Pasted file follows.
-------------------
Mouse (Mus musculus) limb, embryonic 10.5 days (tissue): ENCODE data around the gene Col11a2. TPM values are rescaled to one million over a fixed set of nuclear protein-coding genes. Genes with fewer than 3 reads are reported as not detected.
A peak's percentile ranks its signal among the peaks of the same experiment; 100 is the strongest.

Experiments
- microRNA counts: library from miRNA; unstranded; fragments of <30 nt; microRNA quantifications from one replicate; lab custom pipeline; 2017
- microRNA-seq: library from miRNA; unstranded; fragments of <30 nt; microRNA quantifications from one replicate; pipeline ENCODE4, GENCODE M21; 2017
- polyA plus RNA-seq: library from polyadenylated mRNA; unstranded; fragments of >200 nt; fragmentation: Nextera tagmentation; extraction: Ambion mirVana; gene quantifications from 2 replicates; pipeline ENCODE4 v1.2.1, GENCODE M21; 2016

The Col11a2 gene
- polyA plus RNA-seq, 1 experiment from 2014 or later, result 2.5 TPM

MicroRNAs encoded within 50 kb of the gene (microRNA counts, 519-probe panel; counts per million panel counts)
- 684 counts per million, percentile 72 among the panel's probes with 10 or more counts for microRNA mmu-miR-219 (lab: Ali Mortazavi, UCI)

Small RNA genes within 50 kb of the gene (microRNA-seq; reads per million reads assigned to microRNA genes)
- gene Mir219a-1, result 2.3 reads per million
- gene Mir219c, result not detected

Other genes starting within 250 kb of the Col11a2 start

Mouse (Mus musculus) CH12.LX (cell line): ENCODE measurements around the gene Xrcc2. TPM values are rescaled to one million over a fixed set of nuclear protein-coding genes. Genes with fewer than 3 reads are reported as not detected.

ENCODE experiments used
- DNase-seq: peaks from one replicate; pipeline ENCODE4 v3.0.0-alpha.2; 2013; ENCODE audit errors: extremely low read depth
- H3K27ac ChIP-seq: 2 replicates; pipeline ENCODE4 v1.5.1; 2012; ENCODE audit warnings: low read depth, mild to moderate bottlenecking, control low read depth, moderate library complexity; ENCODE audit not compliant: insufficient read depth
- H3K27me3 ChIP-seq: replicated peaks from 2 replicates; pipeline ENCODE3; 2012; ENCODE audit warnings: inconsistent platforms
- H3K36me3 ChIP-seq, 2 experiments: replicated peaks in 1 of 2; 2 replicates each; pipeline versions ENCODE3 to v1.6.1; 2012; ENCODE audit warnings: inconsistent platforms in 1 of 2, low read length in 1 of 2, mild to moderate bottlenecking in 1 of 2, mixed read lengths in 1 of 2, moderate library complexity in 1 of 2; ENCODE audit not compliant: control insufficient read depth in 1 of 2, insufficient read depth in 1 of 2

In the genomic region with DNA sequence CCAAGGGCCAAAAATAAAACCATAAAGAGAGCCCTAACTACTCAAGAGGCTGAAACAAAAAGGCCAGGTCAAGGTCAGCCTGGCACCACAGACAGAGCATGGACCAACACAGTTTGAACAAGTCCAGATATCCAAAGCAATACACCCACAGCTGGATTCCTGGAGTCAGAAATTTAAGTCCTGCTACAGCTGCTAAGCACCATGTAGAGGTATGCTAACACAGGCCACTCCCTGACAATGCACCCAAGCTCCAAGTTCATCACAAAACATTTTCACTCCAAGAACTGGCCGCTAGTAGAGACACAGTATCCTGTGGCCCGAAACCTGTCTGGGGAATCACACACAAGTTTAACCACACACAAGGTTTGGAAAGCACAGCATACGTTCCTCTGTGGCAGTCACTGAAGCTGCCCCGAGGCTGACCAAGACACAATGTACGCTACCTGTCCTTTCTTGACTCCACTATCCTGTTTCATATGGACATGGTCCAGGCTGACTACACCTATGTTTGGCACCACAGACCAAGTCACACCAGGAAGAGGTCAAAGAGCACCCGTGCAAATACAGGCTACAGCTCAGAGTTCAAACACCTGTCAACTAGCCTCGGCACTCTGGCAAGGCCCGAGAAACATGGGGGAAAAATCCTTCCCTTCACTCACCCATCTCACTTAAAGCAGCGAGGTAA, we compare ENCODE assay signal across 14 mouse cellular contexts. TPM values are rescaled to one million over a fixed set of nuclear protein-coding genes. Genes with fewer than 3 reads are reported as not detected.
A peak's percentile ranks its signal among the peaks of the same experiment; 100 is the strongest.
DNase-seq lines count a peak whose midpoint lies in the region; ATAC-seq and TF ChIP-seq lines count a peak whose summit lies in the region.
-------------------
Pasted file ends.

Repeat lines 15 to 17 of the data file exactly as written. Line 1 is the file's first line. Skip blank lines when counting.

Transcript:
Mouse (Mus musculus) CH12.LX (cell line): ENCODE measurements around the gene Xrcc2. TPM values are rescaled to one million over a fixed set of nuclear protein-coding genes. Genes with fewer than 3 reads are reported as not detected.

ENCODE experiments used
- DNase-seq: peaks from one replicate; pipeline ENCODE4 v3.0.0-alpha.2; 2013; ENCODE audit errors: extremely low read depth